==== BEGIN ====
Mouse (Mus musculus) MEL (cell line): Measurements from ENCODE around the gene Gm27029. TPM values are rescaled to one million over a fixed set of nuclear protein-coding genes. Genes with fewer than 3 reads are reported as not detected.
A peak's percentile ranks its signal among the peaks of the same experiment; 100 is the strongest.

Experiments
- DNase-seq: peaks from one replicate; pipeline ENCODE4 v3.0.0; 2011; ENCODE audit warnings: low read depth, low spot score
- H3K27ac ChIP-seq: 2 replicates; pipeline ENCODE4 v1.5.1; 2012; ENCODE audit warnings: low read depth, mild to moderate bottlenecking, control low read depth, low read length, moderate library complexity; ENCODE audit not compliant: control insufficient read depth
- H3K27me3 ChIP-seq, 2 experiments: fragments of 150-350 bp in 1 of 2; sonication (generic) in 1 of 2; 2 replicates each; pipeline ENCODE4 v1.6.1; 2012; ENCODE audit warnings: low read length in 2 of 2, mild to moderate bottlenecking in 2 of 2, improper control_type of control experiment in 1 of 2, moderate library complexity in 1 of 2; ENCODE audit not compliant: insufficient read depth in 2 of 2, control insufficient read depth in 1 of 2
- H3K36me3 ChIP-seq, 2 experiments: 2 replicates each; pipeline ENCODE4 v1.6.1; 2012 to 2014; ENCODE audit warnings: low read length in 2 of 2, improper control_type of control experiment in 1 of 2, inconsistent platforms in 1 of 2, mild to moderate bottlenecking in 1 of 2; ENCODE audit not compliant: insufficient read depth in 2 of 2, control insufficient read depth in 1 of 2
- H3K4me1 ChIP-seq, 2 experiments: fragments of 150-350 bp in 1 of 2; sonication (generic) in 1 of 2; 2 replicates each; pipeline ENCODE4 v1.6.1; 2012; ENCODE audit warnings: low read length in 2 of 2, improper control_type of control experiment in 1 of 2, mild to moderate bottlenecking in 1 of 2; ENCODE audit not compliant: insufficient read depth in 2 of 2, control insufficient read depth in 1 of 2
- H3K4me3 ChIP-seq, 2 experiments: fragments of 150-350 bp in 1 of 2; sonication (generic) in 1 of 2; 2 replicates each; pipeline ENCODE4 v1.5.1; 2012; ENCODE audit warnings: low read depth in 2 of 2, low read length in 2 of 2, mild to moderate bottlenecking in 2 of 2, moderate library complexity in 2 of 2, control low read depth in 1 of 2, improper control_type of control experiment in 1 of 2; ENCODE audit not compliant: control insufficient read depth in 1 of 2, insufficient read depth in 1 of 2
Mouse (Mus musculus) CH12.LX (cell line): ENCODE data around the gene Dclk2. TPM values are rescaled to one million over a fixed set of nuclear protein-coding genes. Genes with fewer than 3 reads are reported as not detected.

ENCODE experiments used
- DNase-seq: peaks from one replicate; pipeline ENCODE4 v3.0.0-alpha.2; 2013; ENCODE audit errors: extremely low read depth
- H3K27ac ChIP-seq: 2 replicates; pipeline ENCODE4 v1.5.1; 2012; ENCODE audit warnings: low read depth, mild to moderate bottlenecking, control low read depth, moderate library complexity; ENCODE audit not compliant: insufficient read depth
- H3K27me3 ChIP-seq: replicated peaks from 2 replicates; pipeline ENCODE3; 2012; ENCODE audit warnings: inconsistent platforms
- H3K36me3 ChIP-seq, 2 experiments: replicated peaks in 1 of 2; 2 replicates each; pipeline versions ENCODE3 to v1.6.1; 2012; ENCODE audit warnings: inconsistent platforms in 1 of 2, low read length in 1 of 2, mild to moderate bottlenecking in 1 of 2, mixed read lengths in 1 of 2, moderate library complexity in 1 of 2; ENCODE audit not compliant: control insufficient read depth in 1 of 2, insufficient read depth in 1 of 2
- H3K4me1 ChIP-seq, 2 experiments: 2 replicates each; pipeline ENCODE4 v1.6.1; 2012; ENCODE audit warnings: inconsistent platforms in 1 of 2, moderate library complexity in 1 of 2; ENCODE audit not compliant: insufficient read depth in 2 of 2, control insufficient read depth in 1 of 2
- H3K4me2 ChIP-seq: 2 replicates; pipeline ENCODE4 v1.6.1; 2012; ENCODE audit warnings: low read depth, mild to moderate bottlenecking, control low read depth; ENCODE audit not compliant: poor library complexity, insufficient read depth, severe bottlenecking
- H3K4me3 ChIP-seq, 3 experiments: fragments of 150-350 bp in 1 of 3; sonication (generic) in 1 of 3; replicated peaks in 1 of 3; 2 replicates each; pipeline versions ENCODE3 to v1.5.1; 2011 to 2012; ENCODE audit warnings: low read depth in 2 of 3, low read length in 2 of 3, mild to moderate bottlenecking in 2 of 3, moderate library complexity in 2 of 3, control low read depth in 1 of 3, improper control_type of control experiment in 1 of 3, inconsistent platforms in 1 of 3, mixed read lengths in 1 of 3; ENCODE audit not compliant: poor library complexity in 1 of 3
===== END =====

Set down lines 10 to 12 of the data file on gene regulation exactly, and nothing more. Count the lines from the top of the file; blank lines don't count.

Mouse (Mus musculus) CH12.LX (cell line): ENCODE data around the gene Dclk2. TPM values are rescaled to one million over a fixed set of nuclear protein-coding genes. Genes with fewer than 3 reads are reported as not detected.

ENCODE experiments used
- DNase-seq: peaks from one replicate; pipeline ENCODE4 v3.0.0-alpha.2; 2013; ENCODE audit errors: extremely low read depth